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Factitious Diarrhea in Two Children

DONNA VOLK, MD
Am J Dis Child. 1982;136(11):1027-1028. doi:10.1001/archpedi.1982.03970470071019.
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I describe two children with chronic diarrhea who had multiple admissions and numerous nondiagnostic procedures before the correct diagnosis of factitious diarrhea caused by laxative ingestion or diet manipulation by a parent was discovered.

Report of Cases.—Case 1.—This was the fifth hospitalization because of vomiting and diarrhea for this 23-month-old female infant. Her mother had four previous miscarriages because of prematurity. The mother and father had separated before the birth of this child, and the child and mother lived alone.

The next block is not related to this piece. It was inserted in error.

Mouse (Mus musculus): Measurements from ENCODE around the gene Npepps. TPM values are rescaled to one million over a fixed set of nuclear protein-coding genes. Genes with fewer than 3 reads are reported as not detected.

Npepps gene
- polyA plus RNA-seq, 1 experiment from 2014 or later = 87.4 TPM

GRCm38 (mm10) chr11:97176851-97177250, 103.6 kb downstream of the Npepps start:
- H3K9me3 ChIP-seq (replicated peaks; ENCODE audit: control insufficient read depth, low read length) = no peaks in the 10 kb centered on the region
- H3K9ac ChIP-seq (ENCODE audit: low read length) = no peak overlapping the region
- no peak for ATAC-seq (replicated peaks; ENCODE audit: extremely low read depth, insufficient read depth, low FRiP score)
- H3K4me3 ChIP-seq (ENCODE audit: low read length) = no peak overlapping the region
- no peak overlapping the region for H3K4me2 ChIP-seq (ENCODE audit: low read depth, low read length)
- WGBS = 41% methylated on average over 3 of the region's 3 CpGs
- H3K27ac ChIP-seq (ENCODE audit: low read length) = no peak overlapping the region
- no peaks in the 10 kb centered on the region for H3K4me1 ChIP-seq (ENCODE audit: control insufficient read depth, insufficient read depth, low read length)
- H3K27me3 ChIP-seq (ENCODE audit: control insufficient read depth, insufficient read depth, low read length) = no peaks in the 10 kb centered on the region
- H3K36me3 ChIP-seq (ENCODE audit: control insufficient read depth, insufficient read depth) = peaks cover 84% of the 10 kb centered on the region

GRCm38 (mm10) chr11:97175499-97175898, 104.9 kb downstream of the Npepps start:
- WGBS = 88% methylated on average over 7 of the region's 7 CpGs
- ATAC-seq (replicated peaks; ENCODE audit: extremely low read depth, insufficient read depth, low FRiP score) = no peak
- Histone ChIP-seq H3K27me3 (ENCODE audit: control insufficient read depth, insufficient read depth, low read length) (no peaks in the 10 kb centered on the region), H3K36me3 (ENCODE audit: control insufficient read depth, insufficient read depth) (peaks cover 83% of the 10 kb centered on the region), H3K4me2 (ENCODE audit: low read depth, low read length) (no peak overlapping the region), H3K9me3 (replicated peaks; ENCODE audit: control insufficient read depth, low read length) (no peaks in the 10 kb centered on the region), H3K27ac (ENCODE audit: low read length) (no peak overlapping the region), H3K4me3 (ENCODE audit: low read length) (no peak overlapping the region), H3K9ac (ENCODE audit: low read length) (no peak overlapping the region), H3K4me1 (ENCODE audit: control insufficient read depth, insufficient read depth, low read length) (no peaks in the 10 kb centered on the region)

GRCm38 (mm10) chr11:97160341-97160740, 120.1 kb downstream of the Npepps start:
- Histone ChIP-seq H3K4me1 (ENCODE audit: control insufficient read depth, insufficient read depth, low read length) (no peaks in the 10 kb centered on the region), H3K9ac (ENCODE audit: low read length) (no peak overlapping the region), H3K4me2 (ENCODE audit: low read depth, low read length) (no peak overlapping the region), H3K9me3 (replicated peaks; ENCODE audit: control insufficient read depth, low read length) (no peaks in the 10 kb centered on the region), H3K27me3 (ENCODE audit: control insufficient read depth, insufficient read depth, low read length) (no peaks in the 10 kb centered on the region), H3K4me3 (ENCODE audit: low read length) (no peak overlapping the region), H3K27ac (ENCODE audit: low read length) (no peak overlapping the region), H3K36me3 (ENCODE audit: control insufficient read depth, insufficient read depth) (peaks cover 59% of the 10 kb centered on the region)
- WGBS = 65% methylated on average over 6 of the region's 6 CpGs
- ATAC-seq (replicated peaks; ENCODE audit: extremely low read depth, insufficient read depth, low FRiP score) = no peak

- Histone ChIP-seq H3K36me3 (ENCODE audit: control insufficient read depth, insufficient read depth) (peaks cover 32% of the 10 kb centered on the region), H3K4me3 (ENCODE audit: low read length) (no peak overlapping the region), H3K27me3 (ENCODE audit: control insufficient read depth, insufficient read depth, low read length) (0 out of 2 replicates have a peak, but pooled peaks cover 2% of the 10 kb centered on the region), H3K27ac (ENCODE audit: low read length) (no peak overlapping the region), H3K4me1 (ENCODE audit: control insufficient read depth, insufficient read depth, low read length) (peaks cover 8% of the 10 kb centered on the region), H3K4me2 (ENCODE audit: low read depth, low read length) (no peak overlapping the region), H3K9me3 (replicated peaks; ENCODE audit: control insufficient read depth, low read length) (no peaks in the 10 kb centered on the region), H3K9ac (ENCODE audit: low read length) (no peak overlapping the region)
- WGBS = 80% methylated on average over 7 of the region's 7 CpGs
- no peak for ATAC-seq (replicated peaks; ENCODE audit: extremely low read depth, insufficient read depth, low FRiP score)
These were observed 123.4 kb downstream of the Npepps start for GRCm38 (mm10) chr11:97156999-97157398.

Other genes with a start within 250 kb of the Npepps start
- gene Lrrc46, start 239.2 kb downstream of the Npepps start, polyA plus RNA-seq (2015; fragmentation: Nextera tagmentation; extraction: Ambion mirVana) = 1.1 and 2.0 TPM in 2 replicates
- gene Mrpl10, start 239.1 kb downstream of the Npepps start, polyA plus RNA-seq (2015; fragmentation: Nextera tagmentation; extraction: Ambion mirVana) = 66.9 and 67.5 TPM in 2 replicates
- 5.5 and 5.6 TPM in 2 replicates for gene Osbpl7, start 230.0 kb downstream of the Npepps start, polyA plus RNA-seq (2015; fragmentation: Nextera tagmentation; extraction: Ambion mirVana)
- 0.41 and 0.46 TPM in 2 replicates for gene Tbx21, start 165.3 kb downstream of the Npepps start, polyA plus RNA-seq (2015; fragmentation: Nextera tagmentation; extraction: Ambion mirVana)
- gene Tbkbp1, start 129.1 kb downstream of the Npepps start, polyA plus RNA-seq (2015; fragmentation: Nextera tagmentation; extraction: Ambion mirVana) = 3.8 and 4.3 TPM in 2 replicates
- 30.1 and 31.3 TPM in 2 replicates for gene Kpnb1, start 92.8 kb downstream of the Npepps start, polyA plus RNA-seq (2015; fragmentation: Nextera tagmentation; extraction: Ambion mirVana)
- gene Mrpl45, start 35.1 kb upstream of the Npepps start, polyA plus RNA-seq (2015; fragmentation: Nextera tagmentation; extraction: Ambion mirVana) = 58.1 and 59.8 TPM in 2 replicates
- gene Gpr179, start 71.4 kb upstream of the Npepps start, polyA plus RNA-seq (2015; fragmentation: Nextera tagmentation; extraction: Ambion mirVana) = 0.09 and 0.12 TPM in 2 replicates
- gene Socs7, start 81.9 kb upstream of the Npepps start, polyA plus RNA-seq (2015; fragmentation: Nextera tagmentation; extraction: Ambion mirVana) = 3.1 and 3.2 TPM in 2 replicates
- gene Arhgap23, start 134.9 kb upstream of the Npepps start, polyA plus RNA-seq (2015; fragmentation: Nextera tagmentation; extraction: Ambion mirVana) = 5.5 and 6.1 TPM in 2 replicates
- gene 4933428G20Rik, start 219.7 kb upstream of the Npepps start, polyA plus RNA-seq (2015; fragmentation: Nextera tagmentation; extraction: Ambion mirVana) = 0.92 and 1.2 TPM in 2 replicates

By history, the child had unexplained fever and had passed ten to 15 watery stools each day since infancy. The patient was pale and irritable, and her weight and height had fallen from the 50th to the fifth percentile. During this hospitalization, the child had watery, pink-tinged stools that averaged 250 g/day.

An extensive evaluation disclosed that the following studies yielded normal findings: complete blood cell (CBC) count,

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